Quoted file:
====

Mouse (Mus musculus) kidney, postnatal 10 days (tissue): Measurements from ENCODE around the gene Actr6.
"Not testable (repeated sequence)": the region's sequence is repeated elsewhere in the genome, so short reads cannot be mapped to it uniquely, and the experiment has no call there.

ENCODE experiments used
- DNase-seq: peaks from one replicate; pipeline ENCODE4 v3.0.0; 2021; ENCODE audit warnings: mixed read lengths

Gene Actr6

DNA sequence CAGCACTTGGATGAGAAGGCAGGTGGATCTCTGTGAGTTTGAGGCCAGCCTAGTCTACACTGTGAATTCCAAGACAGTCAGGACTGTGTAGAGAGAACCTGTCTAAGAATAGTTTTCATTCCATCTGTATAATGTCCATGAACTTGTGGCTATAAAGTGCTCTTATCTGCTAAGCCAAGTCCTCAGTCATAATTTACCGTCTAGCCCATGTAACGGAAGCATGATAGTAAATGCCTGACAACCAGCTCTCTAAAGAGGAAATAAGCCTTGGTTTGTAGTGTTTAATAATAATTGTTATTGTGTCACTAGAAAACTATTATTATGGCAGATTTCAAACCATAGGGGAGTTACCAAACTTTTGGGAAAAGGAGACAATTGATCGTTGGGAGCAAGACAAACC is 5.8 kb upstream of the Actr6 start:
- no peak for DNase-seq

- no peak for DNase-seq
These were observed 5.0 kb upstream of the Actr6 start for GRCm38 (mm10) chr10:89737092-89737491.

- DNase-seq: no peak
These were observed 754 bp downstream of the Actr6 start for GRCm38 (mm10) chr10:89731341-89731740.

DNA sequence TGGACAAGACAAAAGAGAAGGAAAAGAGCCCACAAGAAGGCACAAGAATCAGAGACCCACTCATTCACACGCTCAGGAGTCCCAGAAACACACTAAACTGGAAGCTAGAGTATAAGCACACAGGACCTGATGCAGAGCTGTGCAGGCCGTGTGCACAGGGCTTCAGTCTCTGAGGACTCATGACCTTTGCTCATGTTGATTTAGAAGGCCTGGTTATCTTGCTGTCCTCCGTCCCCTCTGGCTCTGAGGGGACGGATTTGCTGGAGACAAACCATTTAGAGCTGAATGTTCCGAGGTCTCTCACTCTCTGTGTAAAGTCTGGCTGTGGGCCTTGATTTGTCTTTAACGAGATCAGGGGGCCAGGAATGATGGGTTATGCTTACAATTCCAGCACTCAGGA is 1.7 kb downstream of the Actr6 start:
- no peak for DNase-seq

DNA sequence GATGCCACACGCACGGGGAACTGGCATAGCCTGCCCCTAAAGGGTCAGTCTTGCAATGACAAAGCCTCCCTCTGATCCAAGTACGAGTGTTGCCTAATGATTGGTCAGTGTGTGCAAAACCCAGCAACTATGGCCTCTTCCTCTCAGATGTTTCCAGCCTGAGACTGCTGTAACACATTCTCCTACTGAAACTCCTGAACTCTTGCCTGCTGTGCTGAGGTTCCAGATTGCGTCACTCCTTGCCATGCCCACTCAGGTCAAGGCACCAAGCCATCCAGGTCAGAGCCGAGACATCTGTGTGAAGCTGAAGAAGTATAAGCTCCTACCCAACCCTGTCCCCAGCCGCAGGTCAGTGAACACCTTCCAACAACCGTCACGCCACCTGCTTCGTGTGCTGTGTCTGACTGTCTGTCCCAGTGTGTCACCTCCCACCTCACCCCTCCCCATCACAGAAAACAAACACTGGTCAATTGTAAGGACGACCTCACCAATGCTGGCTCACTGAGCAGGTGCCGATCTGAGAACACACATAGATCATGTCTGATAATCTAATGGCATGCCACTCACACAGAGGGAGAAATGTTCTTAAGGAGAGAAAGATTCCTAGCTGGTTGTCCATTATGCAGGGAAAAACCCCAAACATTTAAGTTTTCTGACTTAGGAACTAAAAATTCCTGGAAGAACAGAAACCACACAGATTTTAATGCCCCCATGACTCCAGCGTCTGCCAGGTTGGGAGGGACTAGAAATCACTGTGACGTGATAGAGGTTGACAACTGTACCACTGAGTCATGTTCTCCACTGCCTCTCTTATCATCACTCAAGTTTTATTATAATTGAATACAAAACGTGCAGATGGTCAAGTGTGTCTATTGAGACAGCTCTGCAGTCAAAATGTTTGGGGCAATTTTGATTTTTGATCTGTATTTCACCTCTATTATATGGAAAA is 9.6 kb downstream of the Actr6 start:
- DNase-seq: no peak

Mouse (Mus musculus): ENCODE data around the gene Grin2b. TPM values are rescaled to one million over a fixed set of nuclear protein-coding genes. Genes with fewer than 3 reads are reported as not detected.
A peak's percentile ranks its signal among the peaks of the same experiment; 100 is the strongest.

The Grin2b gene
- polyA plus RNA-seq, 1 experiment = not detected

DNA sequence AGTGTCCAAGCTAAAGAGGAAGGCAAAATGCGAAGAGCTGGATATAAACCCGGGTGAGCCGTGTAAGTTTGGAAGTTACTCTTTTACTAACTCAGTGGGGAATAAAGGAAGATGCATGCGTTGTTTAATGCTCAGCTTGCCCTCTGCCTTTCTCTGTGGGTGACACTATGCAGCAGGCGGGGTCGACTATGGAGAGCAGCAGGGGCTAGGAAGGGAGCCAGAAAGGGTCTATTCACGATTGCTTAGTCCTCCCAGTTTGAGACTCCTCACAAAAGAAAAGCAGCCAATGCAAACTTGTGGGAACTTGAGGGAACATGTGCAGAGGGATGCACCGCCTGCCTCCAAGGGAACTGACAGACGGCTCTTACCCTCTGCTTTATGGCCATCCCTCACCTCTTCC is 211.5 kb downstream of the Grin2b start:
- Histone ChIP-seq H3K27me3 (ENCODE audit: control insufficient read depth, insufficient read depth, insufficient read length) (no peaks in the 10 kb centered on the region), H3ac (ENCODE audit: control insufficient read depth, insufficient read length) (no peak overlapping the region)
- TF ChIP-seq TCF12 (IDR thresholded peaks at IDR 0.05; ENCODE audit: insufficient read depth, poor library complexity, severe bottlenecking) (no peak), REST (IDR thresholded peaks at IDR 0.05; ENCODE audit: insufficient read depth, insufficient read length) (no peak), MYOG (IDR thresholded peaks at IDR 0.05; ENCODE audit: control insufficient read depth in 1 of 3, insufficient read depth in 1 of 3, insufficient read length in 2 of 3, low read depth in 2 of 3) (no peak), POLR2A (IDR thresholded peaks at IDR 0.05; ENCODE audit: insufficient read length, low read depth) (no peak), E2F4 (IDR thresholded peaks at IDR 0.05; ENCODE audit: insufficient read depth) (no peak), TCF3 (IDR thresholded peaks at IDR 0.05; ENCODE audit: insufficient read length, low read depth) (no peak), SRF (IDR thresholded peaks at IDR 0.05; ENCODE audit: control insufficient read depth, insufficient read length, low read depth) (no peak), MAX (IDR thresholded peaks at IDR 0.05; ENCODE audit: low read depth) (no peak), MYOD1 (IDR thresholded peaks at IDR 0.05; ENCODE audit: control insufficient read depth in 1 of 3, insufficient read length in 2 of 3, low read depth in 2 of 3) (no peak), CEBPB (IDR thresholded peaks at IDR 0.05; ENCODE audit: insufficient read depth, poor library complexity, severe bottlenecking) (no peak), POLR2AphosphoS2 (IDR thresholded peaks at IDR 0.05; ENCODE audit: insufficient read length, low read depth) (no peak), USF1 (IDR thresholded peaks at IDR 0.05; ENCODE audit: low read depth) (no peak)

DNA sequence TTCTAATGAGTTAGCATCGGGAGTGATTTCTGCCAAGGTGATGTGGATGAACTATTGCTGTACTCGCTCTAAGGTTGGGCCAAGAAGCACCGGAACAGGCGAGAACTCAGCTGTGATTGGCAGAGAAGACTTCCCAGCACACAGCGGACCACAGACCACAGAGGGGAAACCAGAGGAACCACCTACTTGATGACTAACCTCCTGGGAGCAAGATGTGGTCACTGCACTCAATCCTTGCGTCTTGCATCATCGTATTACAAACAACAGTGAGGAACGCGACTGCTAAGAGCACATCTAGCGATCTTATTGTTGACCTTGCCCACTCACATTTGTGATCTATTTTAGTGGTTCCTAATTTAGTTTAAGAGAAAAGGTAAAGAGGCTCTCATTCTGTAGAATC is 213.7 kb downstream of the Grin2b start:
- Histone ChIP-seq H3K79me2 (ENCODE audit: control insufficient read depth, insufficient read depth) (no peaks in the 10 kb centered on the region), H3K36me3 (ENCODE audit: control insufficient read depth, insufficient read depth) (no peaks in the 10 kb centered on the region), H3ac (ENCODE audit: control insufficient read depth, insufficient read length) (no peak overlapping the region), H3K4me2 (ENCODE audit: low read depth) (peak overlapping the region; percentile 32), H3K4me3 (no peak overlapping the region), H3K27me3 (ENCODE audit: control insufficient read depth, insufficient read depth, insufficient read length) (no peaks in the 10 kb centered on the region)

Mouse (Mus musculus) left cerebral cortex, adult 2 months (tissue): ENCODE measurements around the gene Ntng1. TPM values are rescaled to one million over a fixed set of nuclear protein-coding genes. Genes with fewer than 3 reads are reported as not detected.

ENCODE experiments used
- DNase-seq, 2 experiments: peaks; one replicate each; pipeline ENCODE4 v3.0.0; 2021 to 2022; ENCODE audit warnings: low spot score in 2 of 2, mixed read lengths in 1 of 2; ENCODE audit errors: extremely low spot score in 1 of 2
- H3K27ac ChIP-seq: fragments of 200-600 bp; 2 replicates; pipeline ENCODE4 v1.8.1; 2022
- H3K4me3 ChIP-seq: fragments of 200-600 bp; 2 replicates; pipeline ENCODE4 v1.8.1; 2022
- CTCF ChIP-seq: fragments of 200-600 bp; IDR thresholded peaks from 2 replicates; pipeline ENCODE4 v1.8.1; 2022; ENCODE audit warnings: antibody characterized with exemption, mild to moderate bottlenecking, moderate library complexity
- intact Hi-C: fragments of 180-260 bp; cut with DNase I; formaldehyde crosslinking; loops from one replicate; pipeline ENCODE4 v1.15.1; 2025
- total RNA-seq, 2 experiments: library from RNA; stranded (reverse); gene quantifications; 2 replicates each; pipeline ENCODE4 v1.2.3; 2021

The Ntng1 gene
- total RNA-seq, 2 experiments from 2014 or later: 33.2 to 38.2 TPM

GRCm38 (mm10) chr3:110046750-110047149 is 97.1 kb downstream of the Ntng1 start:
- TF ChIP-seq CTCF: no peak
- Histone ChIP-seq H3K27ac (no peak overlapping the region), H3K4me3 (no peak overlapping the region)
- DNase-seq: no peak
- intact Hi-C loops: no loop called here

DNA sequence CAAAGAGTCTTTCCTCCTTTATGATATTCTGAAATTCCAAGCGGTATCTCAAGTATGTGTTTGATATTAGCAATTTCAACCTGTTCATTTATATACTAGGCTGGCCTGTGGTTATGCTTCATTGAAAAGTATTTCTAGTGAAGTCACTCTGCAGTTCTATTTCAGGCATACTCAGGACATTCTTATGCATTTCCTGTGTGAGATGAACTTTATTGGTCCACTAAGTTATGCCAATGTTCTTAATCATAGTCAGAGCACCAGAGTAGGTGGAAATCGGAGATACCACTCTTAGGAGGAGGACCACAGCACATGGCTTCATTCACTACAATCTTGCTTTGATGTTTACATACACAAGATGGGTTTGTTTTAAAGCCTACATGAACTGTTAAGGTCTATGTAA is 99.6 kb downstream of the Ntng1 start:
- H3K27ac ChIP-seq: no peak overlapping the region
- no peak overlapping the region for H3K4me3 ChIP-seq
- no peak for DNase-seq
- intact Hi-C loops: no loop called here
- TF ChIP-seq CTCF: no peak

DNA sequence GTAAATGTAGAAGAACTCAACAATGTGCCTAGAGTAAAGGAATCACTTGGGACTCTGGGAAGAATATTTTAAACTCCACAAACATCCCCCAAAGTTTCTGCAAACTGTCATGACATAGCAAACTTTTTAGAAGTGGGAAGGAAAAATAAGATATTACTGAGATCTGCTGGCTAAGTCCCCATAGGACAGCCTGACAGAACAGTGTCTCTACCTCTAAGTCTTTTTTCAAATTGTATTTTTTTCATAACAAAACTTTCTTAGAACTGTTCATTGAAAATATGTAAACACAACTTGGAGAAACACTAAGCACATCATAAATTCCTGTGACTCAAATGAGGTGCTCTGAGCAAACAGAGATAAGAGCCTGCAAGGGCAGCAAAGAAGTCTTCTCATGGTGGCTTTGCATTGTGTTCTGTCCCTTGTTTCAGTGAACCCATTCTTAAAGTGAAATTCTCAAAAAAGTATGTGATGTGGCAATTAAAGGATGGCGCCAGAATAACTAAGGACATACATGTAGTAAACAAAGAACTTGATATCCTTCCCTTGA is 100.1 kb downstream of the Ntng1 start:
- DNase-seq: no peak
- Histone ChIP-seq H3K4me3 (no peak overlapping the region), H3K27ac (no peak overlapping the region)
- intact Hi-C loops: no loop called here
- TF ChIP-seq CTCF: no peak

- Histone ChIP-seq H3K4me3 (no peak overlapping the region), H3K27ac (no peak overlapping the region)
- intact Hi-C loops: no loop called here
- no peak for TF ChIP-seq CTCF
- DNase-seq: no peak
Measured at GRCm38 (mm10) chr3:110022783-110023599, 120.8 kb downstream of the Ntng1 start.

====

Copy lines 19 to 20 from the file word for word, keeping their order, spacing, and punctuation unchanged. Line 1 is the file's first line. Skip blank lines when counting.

- polyA plus RNA-seq, 1 experiment = not detected

DNA sequence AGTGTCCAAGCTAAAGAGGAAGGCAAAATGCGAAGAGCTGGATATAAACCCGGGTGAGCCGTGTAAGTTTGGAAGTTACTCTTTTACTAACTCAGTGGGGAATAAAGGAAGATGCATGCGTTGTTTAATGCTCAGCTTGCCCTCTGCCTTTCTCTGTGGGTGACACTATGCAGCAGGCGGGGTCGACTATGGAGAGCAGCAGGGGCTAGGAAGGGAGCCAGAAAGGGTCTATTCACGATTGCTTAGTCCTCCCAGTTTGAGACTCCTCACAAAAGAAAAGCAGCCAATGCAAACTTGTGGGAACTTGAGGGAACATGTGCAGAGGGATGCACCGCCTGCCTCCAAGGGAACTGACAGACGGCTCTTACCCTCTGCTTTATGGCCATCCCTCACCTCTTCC is 211.5 kb downstream of the Grin2b start: